Words by Sean Moeller // Illustration by Johnnie Cluney // Recording engineered by Mike Gentry
The days can be cruel sons of bitches sometimes. They hit us without warning when they're really strong, when they hit us hard, when they want everything and they hold us up by the ankles and shake everything out of our pockets. They crouch down and collect everything that just fell from our persons while we sit helpless and stunned a few feet away, dejected and bitter. We watch as those days walk away from us and only gain a little satisfaction when we throw up two wagging middle fingers that they never turn around to see us holding. Most of the time, we're glad that they don't turn around because we'd hate to find out what might happen if they saw, took offense and refocused their efforts to do us in. These days that are sons of bitches are fairly rare though, coming at us few and far between. They just leave a lot of residue. More often, what we get are those days that are periodically shitty, but they clear up quickly after the damage has been done, leaving us with a far greater percentage of the day that's not half bad and there we are stuck having to figure out how we're going to treat it.
We've been on the other end of a phone line with Jonny Fritz (formerly known as the great Jonny Corndawg) on the same day that his beloved motorcycle died on him for the last time, after spending nearly everything he'd saved to buy it and ride it home. We've heard him talk about loneliness and the hard road in ways that don't sound at all like complaining, but real, full-bodied pain. We've watched the amazing documentary, "Stray Dawg," filmed by Sean Dunne, that follows Fritz for the last few days of his journey toward running the Surf City Marathon, at the end of a run of dates, opening for his buddies Dawes. It's a touching and intimate snapshot of one man working through his life - making it as adventuresome, making it as beautiful and interesting as possible - the best that he can. It's about training for and covering the distance of 26.2 miles, but it's all kinds of other things. It's just the way his songs work.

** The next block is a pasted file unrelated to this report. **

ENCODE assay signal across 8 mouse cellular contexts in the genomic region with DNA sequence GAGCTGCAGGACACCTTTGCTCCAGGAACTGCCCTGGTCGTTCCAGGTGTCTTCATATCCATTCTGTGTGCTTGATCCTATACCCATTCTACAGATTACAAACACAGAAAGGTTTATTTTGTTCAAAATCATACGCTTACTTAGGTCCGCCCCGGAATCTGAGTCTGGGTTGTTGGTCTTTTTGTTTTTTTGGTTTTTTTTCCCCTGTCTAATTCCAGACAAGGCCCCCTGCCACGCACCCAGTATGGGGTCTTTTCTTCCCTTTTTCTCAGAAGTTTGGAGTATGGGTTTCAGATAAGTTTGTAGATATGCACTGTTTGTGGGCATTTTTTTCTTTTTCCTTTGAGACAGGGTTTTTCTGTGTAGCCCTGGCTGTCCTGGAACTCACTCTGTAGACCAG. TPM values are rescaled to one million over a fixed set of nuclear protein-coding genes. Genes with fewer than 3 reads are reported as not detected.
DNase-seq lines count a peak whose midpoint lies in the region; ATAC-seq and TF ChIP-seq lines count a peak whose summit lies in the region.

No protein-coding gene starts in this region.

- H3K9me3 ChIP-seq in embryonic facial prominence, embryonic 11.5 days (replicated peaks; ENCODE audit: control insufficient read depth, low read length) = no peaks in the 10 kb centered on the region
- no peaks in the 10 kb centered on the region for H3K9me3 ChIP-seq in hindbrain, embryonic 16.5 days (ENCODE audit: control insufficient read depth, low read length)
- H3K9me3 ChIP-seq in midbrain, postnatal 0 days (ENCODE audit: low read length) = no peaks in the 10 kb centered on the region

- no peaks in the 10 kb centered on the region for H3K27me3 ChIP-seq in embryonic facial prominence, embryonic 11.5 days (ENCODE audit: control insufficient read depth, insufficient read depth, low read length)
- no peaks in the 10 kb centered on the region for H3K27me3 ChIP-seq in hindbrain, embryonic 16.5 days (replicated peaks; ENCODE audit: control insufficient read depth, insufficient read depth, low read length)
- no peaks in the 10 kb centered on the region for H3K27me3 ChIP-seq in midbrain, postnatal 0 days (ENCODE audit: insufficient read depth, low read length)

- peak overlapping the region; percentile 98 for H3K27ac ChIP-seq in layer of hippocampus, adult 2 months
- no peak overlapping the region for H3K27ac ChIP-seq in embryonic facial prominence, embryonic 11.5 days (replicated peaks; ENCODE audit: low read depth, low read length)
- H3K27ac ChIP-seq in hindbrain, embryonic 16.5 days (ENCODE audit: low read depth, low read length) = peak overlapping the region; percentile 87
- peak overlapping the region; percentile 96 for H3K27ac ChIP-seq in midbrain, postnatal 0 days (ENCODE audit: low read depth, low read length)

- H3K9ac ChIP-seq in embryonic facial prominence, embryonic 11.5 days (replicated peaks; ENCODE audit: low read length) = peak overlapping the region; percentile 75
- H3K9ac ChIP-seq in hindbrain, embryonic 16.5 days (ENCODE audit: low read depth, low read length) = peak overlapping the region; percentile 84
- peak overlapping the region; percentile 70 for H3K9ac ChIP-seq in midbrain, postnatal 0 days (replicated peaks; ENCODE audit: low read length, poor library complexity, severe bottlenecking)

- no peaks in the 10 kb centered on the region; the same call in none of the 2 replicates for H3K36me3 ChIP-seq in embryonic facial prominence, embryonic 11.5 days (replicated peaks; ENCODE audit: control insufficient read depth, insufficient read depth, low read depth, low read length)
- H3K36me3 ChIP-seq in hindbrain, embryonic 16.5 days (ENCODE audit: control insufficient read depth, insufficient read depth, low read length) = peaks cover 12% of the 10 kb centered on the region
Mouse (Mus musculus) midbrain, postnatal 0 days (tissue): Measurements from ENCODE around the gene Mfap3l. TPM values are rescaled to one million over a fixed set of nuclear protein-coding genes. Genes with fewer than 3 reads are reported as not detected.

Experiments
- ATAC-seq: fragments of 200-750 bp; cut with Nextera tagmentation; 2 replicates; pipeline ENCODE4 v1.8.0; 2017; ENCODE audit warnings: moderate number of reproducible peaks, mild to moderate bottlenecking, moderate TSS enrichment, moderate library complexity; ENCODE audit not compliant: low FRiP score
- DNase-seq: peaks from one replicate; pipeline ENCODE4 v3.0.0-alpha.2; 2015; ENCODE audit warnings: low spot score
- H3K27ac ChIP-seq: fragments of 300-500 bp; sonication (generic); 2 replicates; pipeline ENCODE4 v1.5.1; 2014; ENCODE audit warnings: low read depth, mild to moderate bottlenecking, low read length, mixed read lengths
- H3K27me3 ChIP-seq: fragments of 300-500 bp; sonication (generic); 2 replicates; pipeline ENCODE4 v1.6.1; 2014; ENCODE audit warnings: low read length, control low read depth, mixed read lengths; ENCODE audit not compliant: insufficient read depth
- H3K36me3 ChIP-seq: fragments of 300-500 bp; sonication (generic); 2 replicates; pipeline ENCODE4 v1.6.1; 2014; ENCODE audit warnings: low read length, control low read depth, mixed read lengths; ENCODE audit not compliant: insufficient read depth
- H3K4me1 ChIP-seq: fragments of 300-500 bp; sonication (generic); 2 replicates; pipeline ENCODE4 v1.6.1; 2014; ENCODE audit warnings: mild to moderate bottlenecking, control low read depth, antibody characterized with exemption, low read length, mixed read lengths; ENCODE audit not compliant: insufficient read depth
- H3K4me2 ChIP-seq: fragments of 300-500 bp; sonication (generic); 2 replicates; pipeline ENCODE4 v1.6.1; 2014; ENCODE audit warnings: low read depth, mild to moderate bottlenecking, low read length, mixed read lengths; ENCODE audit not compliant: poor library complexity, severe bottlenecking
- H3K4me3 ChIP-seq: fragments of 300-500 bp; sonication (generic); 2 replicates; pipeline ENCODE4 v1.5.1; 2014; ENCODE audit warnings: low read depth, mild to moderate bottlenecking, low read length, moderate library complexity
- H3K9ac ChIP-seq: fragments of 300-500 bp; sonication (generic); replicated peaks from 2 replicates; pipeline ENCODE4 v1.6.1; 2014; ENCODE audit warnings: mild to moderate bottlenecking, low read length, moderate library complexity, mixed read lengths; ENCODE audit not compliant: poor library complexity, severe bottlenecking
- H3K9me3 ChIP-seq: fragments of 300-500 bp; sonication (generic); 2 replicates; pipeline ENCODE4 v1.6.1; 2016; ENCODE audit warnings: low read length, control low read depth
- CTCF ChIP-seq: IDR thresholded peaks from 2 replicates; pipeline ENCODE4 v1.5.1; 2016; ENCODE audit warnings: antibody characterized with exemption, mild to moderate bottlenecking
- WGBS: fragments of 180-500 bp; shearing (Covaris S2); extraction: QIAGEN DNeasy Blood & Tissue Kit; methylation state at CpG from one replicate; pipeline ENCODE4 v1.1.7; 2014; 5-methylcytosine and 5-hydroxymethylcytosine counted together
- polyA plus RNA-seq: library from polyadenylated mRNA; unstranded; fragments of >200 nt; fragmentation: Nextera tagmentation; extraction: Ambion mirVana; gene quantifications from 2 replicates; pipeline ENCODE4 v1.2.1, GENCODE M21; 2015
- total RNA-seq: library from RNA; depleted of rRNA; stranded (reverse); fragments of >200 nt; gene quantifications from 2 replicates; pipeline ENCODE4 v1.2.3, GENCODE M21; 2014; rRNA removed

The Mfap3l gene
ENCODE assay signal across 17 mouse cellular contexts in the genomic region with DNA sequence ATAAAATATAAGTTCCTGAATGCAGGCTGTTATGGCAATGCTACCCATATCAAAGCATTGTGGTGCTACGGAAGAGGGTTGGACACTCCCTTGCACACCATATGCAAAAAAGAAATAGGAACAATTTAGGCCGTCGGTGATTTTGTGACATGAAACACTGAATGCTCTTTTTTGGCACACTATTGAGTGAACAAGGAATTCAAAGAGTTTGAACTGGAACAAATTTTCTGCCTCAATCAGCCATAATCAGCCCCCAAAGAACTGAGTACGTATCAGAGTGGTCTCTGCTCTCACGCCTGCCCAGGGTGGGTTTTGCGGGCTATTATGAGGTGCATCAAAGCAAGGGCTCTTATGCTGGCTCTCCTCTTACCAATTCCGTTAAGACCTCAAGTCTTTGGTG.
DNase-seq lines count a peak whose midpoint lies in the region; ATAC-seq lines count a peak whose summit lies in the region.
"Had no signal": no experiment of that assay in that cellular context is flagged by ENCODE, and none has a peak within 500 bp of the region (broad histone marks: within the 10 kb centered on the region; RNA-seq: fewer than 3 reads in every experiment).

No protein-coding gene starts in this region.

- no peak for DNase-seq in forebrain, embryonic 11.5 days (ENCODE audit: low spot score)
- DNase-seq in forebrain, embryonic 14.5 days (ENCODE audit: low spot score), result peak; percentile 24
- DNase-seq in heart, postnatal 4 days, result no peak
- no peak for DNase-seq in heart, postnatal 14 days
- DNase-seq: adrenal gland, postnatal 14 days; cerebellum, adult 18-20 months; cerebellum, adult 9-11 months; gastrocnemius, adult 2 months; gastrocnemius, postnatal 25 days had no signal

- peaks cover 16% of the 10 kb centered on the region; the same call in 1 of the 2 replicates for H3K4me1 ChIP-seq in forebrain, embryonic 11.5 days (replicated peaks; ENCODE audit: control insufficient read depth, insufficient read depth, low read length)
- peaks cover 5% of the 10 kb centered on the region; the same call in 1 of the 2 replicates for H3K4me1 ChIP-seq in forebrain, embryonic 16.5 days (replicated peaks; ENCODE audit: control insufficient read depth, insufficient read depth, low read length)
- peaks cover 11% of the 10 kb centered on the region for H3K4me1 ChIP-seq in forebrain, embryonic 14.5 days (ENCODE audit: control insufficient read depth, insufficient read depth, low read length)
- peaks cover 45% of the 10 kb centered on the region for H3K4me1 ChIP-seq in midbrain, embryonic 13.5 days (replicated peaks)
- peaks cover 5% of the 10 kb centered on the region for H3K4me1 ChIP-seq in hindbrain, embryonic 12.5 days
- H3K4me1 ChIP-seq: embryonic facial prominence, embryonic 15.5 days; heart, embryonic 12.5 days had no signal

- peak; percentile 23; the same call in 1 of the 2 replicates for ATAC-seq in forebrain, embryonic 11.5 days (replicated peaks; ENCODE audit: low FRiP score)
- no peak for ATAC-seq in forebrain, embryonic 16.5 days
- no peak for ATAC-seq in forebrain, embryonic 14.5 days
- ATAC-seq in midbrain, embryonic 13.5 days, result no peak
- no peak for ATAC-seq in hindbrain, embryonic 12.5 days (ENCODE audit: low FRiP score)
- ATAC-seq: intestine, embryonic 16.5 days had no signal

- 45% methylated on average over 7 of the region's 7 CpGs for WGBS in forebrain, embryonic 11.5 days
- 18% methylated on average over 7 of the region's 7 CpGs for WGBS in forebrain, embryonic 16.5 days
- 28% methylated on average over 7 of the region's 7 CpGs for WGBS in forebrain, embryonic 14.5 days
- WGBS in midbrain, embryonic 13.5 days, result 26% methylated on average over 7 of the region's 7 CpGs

So, some songs are about forgetting - unlike those fucking Andersons down the street - to take out the garbage on Monday morning, but they are more about the odd relationship with a girl that carries through the songs. Man, is she ever going to be pissed about the garbage not getting out. He's going to hear about it and times are going to be tense for a while. It's such a little matter and yet it is a SIT-U-FUCKIN-ATION. It's not just the garbage and it's not just being forgetful. It's everything hitting all at once. A motorcycle breaking down isn't the end of the world, but being stuck out on the highway with it, after spending every cent you had on it, might be. Every time we see Fritz, he's more the person he seems meant to be. The boots look better. The beard is where it should be and the ranched up Cosby sweaters are a nice added touch. The small particulars and all of those pretty nuances of daily life are still his bread and butter, when it comes to writing. He lives for the contradictions. He lives for the humor in all of the seriousness that we get worked into a lather over and yet most of that humor might stand for some pretty dark, bleak laughs. He believes in the beautiful nights and the kinds of good friends, those great buds that you'd lay down for and yet all of them combined sometimes aren't enough to keep the blue days away.
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